Daily Kickoff: Facing possible corruption charges, will Bibi gamble with annexation? | Blackstone promotes Jon Gray | Rahm’s Jewish mother trick


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TALK OF THE TOWN — “Qatar and American Jews: News about an inflammatory documentary breaks just as a charm offensive is underway. What does Doha really want?” by Armin Rosen: “On Feb. 2, Philip Rees, a Doha-based manager of investigations at Al Jazeera, sent letters to several U.S.-based Jewish and pro-Israel organizations—along with various current and former employees of those organizations—informing them that they will likely be featured in a documentary “concerning the role of pro-Israel advocacy groups in the United States.” Qatar-based Al Jazeera is a subsidiary of the regime-owned Qatar Media Corp. The Feb. 2 letters confirm that an agent of the network had secretly recorded pro-Israel activists.”

“As one letter recipient explained, the vast majority of people in Washington hold insignificant jobs at insignificant organizations: “No one ever walks into these places and says, ‘Tell me how important you are.’ ” Little surprise that a charming and seemingly-earnest British-accented 23-year-old polyglot was able to get other 23-year-olds to exaggerate about their organization’s activities, or explain how they thought things really worked in the pro-Israel world.”

“If the documentary runs, it is an absolute certainty that there will be some kind of effort in Congress and the pro-Israel community to make Al Jazeera register under the Foreign Agents Registration Act (FARA)… This past week, New Jersey congressman Josh Gottheimer began circulating a letter that called on the Justice Department to explore the issue further… citing “Al Jazeera’s record of radical anti-American, anti-Semitic, and anti-Israel broadcasts.” [TabletMag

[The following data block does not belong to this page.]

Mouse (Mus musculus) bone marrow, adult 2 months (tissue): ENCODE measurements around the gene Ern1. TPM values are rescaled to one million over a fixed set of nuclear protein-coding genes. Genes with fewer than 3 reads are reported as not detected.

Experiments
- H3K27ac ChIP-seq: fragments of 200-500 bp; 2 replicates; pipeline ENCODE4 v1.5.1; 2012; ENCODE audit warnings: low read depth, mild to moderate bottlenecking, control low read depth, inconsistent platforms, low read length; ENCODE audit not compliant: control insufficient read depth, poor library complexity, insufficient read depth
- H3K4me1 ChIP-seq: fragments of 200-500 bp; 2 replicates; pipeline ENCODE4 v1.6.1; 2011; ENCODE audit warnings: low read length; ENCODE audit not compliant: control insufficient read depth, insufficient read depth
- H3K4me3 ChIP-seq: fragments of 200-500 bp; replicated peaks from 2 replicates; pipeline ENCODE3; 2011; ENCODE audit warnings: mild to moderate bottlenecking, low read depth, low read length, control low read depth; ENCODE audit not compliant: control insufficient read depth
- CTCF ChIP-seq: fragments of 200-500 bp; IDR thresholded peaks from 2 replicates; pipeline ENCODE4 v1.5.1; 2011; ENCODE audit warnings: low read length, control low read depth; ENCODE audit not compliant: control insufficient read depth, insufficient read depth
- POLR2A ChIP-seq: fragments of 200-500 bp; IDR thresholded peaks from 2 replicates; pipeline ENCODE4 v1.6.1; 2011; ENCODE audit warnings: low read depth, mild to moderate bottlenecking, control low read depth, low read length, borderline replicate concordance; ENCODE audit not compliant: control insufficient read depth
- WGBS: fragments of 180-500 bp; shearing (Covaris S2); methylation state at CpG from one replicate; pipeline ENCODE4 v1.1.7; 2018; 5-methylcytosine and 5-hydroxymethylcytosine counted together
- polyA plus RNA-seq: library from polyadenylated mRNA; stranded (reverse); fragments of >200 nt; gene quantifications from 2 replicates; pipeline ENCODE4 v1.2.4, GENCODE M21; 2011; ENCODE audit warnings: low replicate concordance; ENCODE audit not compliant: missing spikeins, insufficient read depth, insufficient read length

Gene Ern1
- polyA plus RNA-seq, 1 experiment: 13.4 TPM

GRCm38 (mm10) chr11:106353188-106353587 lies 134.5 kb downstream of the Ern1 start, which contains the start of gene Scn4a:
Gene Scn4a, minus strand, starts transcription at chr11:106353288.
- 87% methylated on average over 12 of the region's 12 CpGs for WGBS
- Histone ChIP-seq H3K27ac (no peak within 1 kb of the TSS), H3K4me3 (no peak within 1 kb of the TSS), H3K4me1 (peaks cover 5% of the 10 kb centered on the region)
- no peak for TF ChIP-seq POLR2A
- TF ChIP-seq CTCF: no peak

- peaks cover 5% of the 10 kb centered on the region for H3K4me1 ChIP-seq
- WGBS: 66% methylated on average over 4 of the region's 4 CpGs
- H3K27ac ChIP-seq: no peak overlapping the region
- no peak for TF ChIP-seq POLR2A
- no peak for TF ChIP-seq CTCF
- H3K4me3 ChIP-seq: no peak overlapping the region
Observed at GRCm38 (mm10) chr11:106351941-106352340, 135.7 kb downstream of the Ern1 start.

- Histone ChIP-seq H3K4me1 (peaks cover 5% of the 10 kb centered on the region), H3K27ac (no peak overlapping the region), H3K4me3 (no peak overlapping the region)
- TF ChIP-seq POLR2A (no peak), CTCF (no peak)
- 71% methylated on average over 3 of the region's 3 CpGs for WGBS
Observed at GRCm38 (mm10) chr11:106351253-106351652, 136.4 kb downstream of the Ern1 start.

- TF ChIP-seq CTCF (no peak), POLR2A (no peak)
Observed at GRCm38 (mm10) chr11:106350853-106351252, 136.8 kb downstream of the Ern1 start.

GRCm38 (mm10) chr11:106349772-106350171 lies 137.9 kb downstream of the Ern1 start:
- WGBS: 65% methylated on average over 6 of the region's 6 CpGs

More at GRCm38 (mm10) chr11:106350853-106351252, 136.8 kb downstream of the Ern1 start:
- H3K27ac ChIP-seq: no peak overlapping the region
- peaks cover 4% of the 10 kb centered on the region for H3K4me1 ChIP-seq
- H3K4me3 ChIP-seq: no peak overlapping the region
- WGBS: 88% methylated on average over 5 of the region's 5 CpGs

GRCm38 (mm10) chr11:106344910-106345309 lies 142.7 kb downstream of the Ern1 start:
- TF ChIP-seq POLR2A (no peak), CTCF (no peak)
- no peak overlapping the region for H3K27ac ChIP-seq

–EXPLAINER: “Why are Jewish leaders fighting about Qatar? Here’s a scorecard” [JTA]

BUZZ ON BALFOUR — Israeli Prime Minister Benjamin Netanyahu is facing the fight of his career after Israeli authorities recommended charges of bribery and fraud. This follows a yearlong graft investigation in two alleged corruption cases. Israeli police said in a statement yesterday that it found evidence of “accepting bribes, fraud, and breach of trust” for accepting $282,000 in gifts over 10 years from Israeli movie producer Arnon Milchan and Australian billionaire James Packer, in addition to back-room dealings with the publisher Yediot Aharonot Arnon Mozes to shut down Sheldon Adelson’s Israel Hayom in exchange of favorable coverage. Netanyahu is suspected of promoting significant tax exemptions to returning Israeli resident of Israel, and lobbying the U.S. administration for Milchan’s visa extension in the U.S. A key witness in the case is Yesh Atid leader Yair Lapid, Netanyahu’s main political rival who served as finance minister in the previous government. Packer will not face any charges.